Lamb was heavily involved with the AANA and helped shape it early years. She was a charter member of the AANA (then called the National Association of Nurse Anesthetists) and was present at its organizational meeting in Cleveland, Ohio, in 1931. She chaired the AANA Education Committee numerous times (1933-1940, 1942-1946) and worked to establish the curriculum and minimum standards for schools of nurse anesthesia. She served as 3rd vice president (1931-1933) and trustee (1933-1938, 1942-1946), and was elected as AANA's fifth president (1940-1942). Lamb received the AANA along with honorary life membership to AANA in 1956. She was the second recipient of the Agatha Hodgins Award for Outstanding Accomplishment in 1976. In 1980, the Helen Lamb Outstanding Educator Award was established in her name. Lamb organized the Missouri Association of Nurse Anesthetists in 1935 and served as its first president.

Lamb died on September 3, 1979, in San Diego, Calif.

Additional Sources of Information on Lamb

Lamb's Bibliography

Alice Magaw (1860-1928) "Mother of Anesthesia"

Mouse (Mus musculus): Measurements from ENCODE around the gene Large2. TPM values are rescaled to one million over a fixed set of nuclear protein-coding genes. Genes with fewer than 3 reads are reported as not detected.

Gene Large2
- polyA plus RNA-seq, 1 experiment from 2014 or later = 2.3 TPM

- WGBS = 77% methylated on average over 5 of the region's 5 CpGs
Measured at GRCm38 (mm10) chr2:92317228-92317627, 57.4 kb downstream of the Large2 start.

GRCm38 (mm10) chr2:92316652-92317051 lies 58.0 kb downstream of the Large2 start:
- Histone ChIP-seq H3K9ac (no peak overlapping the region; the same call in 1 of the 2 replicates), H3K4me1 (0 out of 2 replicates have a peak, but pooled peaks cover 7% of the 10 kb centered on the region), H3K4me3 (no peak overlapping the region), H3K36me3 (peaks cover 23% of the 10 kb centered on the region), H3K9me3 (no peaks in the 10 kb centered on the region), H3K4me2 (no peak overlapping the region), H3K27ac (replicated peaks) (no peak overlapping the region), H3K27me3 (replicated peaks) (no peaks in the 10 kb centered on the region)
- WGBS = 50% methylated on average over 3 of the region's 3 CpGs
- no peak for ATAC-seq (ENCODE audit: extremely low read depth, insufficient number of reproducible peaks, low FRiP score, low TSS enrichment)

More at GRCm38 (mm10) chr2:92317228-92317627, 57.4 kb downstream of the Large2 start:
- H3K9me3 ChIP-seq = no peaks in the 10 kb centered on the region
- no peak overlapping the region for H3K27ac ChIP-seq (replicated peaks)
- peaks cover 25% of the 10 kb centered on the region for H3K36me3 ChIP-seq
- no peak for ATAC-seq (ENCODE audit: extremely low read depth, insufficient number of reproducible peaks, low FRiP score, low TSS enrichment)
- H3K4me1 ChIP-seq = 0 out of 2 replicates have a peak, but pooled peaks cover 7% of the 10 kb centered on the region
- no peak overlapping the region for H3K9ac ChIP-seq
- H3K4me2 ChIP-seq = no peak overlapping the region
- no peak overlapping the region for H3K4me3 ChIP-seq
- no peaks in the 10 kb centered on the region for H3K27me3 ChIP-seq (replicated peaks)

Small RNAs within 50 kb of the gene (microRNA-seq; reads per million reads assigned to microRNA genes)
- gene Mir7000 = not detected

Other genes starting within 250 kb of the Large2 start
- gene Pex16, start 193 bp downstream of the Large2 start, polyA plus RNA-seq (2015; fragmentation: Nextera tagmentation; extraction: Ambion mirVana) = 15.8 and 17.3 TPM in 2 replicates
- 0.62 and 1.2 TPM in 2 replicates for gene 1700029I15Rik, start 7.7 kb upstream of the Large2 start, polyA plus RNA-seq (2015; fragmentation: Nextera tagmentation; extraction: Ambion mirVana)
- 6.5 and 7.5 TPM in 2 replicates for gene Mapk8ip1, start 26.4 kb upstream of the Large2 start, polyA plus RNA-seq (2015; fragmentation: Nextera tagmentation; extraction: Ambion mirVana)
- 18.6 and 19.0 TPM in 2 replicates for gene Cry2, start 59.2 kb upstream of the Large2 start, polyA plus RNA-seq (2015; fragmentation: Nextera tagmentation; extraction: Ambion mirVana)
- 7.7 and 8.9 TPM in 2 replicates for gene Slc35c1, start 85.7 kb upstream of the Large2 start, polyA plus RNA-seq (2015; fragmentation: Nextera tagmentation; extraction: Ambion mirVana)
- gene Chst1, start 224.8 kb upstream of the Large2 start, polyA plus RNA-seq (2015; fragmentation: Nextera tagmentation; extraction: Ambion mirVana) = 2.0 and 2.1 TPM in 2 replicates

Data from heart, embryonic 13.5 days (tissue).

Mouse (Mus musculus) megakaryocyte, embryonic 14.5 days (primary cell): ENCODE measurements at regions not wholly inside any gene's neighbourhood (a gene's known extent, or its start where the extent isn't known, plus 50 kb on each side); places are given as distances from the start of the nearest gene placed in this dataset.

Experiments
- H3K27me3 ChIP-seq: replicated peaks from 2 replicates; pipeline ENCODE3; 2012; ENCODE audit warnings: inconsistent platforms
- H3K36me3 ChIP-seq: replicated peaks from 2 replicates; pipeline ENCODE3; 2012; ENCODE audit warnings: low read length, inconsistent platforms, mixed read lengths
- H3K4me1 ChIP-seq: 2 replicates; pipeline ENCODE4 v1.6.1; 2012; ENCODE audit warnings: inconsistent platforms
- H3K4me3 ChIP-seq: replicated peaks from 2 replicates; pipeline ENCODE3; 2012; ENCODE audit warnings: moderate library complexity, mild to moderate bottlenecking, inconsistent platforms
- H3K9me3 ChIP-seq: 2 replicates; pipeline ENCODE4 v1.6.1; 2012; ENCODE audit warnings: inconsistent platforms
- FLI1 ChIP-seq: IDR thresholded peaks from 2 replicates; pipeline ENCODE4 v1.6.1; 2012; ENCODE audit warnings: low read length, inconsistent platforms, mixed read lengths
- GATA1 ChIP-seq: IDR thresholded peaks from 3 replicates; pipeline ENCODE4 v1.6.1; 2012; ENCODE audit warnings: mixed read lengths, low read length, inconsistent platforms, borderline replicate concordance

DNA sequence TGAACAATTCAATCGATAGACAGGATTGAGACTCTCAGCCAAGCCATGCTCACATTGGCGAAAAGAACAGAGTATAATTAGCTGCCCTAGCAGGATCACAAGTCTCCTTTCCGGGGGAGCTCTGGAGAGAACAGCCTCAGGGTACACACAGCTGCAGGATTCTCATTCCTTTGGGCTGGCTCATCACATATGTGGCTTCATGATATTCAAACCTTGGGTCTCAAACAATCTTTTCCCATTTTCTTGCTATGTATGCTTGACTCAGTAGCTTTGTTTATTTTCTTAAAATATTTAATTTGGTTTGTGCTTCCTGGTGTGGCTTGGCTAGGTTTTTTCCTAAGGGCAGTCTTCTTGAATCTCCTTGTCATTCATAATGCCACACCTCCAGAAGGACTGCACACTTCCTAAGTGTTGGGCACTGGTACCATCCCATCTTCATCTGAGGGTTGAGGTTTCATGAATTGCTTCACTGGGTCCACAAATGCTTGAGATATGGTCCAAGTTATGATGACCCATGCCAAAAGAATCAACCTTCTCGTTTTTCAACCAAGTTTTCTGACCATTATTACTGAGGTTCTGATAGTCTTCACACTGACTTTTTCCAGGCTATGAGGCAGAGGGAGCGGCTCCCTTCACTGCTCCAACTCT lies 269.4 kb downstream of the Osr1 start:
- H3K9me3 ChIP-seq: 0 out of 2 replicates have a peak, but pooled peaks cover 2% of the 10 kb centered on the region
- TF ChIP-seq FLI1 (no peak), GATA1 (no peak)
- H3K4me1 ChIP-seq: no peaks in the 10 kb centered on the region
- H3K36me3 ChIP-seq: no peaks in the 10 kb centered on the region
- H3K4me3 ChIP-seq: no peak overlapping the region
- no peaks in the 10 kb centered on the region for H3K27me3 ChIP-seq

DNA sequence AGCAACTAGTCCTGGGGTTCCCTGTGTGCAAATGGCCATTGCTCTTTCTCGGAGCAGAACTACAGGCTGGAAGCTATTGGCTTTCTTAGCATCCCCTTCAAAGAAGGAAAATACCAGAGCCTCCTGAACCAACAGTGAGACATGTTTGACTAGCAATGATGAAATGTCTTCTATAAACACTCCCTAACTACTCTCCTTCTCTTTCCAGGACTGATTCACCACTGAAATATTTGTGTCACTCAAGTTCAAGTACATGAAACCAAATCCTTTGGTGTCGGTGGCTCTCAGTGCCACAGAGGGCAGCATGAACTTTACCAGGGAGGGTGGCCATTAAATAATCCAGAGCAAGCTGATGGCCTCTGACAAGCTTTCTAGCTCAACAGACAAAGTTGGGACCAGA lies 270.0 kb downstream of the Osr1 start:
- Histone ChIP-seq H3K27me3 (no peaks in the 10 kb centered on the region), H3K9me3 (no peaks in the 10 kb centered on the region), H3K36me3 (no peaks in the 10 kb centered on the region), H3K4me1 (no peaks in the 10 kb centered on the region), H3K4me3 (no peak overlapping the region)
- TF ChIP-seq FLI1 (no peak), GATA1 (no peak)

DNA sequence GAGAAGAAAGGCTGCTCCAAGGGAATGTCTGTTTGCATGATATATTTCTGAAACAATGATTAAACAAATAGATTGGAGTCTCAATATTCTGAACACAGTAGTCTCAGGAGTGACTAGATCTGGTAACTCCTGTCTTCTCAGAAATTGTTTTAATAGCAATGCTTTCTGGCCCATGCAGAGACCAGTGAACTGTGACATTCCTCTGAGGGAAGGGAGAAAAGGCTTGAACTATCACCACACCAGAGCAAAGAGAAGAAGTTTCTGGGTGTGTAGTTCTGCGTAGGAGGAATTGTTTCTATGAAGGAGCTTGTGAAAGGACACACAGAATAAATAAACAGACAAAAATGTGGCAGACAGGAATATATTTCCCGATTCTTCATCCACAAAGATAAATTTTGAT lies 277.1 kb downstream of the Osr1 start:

Alice Magaw
Alice Magaw was born November 9, 1860, in Cashocton, Ohio. She attended the Women’s Hospital School of Nursing in Chicago from 1887 to 1889, and after graduation she worked as a private duty nurse in Chicago.
In 1893, Magaw became the anesthetist for Drs. William J. and Charles H. Mayo at St. Mary’s Hospital in Rochester, Minn., a position she held until 1908 when she married Dr. George Kessel. In 1899, Magaw became the first nurse anesthetist to be published when the Northwestern Lancet printed her article “Observations in Anesthesia.” Five more articles would follow. Charles Mayo bestowed upon her the name “Mother of Anesthesia” for her mastery of open drop ether.
Magaw died on February 17, 1928, in Hudson, Wis.
Sources for Additional Information on Magaw
Magaw's Bibliography

Florence McQuillen (1903-1981) First AANA Executive Director

Florence McQuillen
Florence McQuillen was born in Mahtwa, Minnesota, and graduated from the Central School of Nursing at the University of Minnesota in 1925. She received her anesthesia education at the Minneapolis General Hospital in 1926. Anesthesiologist John S. Lundy invited McQuillen to join his staff at the Mayo Clinic in 1927. She worked closely with Lundy as chief nurse anesthetist and as a clinical instructor, and collaborated with him in editing and abstracting articles for Anesthesia Abstracts.